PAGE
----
Whitehall’s chief people officer acknowledges need for greater civil service pay flexibility

Rupert McNeil said professions will play a key role in ensuring the civil service can offer pay packages that attract and retain talented people


By Suzannah Brecknell

06 Jul 2017

The civil service’s chief people officer Rupert McNeil has said that the pay flexibility currently available for senior Whitehall officials – which allow ministers to agree a higher than usual pay package to recruit key skills – should be extended to other parts of the service.

Speaking at an event organised by the Institute for Government to discuss the issue of attracting and retaining talented people to the civil service, McNeil said it would be for government professions to set out the type of pay packages they needed to build skills.


McNeil also sought to reassure civil servants that efforts to fill skills gaps with external recruits would not result in a two-tier pay system. “It is inconceivable that the civil service should be a dual track place where there is…discrimination between people who come up from the ranks and people who come in externally”.

Phil Graham, the chief executive of the National Infrastructure Commission, asked McNeil to address the issue of pay flexibility below the SCS. The NIC has found that recruiting people at grades 6/7 allows for better transfer of skills than brining people in at a senior level, he said.

“What has been difficult is that the a lot of the flexibility in terms of remuneration  and so forth that have been brought in at the senior civil service level… quite often don’t exist outside the [SCS], you’re working with quite inflexible pay grades,” he said.

McNeil responded: “The Grade 6/7 role is absolutely critical… and I do hear what you say about the need for flexibility. Again, the answer lies in professions saying how they need [packages] to be structured.”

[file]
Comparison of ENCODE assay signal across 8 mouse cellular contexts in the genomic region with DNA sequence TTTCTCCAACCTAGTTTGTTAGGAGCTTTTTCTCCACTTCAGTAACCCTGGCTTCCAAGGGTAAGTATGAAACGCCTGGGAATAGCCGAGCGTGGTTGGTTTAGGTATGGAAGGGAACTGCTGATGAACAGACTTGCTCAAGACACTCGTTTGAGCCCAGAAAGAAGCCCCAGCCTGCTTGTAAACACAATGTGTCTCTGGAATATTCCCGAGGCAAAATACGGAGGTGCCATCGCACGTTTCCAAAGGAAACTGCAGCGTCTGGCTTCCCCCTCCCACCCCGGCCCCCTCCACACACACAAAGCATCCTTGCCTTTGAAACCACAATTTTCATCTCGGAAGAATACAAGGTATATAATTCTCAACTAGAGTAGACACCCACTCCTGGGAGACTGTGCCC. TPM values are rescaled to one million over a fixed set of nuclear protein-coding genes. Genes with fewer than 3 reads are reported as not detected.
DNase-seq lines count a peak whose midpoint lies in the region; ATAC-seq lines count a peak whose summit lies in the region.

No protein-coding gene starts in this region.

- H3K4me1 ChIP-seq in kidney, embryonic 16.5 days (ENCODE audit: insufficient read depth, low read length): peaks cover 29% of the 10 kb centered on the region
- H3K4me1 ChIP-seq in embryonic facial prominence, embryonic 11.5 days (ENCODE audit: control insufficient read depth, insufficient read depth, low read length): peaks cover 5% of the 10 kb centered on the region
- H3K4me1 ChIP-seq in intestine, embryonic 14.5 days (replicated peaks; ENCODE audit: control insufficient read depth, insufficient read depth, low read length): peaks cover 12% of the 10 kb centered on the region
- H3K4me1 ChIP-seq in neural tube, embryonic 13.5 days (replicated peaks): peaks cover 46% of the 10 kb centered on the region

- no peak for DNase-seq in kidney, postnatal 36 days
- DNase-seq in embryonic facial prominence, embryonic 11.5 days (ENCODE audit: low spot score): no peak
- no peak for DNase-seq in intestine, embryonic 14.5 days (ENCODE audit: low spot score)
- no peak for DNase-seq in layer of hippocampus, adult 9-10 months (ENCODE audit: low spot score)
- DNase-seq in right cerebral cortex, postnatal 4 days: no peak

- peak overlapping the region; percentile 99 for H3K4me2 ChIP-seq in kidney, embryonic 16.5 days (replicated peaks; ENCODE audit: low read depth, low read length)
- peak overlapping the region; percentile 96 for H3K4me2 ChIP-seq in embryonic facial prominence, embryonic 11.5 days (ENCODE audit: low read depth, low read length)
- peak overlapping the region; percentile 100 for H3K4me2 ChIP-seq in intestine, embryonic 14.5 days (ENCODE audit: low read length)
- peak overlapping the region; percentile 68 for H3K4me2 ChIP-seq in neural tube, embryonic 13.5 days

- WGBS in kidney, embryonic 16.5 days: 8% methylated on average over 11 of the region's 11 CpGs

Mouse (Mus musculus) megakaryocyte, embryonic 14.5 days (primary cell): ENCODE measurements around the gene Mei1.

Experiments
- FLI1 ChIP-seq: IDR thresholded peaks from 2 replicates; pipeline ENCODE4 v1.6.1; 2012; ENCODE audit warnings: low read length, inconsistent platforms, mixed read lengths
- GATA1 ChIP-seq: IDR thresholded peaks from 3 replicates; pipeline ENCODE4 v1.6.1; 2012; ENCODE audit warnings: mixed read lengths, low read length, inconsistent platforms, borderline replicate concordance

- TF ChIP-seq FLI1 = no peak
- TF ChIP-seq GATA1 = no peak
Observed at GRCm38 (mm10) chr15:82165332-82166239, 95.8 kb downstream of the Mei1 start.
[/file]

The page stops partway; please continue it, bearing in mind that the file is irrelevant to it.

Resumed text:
An audience member from Defence Equipment & Support, an arm’s-length body of the Ministry of Defence which has negotiated some freedoms around pay, noted that there is a risk of a two-tier system when external candidates are able to negotiate their pay package but internal candidates are not.

McNeil said leaders of professions – such as finance, policy and digital, data and technology – would be able to develop strategies to address the challenge

These leaders would first be able to ensure that there departments did not compete with each other for talent and then be able to produce specific packages taking into account both pay and pensions for the staff within their profession.

McNeil's comments come after the FDA trade union for senior civil servants wrote to cabinet ministers who have indicated support for ending the government’s 1% public sector pay cap to urge them to “put their money where their mouth is” and back a bigger increase for staff in their department.

Letters sent to foreign secretary Boris Johnson, defence secretary Michael Fallon, environment secretary Michael Gove and health secretary Jeremy Hunt from FDA general secretary Dave Penman said “warm words” must be followed up with “concrete action”.

The latest civil service workforce plan – published in July 2016 – set out plans for reviews on pay and reward structures for specialist staff including data, digital and technology.

Shortly before this plan was published, the commercial profession had created a new structure – the Government Commercial Organisation – to centrally employ and decide pay for commercial professionals.

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